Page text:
THORNTON: Is Vanderbilt the Harvard of the South or is Harvard the Vanderbilt of the North?

Despite increasing evidence that standardized testing isn’t a good indicator of success at college and presents multiple biases, most top 50 colleges still use it in the admissions process. Are we really going to let Harvard be the leader in excluding it, Vandy?


Emily Gonçalves

(Photo by Emily Gonçalves)

Miquéla Thornton, Opinion Editor

Harvard was the first school to initiate the worst nightmare of the modern-day high school junior: the SAT in 1934. These three simple letters that alone increase stress, anxiety, depression, sleeplessness, low self-esteem and even cause students to lose eyelashes due to stress, according to a study by The Guardian

Before it was required in the admissions process, it was only used for Harvard’s scholarship purposes. Prior to that, the SAT prototypes were the Army Alpha and Army Beta tests, assessments used during World War I to ensure that potential soliders weren’t too dumb to enlist. As I learned in Gen Psych, the Army Alpha (for the literate English speakers) asked random things about American culture like the name of popular cigarette brands and the Army Beta (for the illiterate or non-English speakers) measured potential soldiers against “men in institutions for the feeble-minded” (aka asylums) using charts, mimes and pictures. Both tests were created by a duo of men including Carl C. Brigham who eventually administered the test for scholarship purposes to Princeton freshmen. Harvard later adopted the test for admissions.

The SAT doesn’t measure college readiness or (as we’ve known for decades) intelligence, as argued by Forbes. Rather, it measures SAT test prep and how well one has been coached to take it. Expensive test prep and tutors available only to the top portions of the income bracket, skew different demographic groups’ chances of doing well on the test.

It is true that many just do well as a result of studying or natural apt. Many, including Vanderbilt’s Dean of Admissions, Douglas Christiansen, argue that because of this, a profuse number of disenfranchised, first-gen and minority students can get into prestigious universities with great test scores. 

Christiansen also notes that our use of standardized tests in admissions doesn’t hurt our diversity, citing Vanderbilt’s “sky high women in engineering,” as well as our steadily increasing racial diversity and international students on campus. He attributes this progress to a product of our holistic admissions process and the correct way Vanderbilt implements the SAT: by using it along with GPA as an indicator of college success.

 “When we look at our underrepresented students across the board that we have some of the highest in the country,” Christiansen said. “So it [the SAT] is not a barrier if it’s used properly.” 

However, data shows that the SAT tends to hinder diversity more than it helps it. According to a recent study by The Center on Education and the Workforce, with test-only admissions, the share of White students at top colleges would rise about 10 percent and the combined share of Black and Latino students would decrease almost 10 percent. Additionally, data from a 2014 study by William Hiss, a former Dean of Admissions for Bates College (a test-optional school), shows that whether students submitted SAT/ACT scores made little to no difference in their college success. The data also showed that students who were more likely to not submit their scores were “minorities, women, students with Learning Differences, Pell Grant recipients and first-generation college-goers.” Despite the surface-level good intentions the original test had, it is becoming clearer and clearer that standardized testing is doing more hurting than helping disenfranchised students.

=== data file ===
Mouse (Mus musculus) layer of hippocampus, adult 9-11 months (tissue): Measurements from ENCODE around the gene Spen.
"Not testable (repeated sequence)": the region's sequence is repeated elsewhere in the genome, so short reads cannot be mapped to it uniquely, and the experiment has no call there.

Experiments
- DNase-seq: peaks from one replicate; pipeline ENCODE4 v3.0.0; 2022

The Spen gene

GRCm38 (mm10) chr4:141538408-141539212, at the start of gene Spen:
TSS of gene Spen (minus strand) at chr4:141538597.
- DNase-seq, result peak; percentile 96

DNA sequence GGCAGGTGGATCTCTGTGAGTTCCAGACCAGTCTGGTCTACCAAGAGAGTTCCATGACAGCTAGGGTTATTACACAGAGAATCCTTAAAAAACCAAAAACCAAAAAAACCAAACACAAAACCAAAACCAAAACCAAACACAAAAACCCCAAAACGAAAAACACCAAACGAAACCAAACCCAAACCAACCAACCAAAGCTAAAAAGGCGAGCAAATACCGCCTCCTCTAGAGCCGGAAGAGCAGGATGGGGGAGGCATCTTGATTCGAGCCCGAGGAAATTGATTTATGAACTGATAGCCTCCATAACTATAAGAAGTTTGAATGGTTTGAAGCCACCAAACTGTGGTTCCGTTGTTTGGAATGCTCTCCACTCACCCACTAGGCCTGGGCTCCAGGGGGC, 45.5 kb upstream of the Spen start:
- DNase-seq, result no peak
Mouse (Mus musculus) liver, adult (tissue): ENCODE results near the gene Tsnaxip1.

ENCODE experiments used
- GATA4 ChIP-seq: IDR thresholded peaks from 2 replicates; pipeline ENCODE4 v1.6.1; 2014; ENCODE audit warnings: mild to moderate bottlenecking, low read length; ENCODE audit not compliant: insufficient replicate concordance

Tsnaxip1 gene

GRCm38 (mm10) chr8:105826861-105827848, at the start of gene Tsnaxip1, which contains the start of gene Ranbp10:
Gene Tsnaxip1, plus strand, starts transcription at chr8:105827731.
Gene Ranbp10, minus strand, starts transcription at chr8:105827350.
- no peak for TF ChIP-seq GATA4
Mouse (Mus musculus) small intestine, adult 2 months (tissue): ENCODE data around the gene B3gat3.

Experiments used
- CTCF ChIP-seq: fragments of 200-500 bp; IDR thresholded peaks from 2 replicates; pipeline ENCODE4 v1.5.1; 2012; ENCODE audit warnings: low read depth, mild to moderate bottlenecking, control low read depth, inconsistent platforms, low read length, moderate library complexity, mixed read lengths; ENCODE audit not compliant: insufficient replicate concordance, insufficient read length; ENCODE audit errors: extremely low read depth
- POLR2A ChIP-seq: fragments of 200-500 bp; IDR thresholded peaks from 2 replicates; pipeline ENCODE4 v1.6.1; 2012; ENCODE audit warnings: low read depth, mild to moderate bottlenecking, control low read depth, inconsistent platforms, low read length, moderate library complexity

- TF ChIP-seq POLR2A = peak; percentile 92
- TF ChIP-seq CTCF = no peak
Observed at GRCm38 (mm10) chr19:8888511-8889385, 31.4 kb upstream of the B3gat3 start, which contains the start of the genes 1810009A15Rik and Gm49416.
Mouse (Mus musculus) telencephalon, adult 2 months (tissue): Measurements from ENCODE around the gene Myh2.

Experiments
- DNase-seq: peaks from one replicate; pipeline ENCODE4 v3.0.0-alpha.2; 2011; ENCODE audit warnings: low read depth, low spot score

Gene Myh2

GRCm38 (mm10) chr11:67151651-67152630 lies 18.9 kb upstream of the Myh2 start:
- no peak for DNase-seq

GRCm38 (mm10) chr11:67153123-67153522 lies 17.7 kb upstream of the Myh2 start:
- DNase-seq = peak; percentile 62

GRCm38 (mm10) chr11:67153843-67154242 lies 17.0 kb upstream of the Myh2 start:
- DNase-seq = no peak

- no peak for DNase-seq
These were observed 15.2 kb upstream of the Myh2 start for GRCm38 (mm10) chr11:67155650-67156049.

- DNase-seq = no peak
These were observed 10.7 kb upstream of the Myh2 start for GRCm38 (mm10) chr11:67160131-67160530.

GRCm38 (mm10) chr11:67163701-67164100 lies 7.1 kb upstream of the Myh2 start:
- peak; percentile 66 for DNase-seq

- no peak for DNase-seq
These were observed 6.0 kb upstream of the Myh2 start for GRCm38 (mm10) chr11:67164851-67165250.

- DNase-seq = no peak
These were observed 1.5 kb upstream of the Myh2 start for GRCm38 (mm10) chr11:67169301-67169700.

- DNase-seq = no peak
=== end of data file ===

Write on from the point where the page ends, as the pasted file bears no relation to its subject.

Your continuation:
Moreover, our diversity could be even higher, not just demographically, but interest-wise if Vanderbilt became test-flexible. Test-flexible policies allow for a student to submit different tests in place of the SAT or ACT, like subject-tests, AP exams, IB scores and more. The rationale behind this is that if a student can demonstrate subject mastery, these tests can instead reveal particular academic interests and motivations. This way, students can send in scores on exams in subjects they actually like and plan to center their major around. 

Despite my support for the test-flexible policy, it doesn’t solve the main issue of the SAT or ACT of financial exclusivity. Lower income schools don’t have as many Advanced Placement classes, may not offer SAT subject tests or include an IB program. Lower income schools do not offer SAT subject tests. Lower income schools do not have IB programs. 

Vanderbilt, however, likely won’t be test-optional in the near future, according to Christiansen. Nevertheless, as Vanderbilt changes the university’s chancellor, maybe it’s time to change the way we do admissions too. Are we going to pioneer a new and less biased way of admitting students? Or let Harvard set the precedent? Are we the Harvard of the South, Vandy? Or will we take the lead as test-optional trailblazers and allow Harvard to follow suit as the Vanderbilt of the North?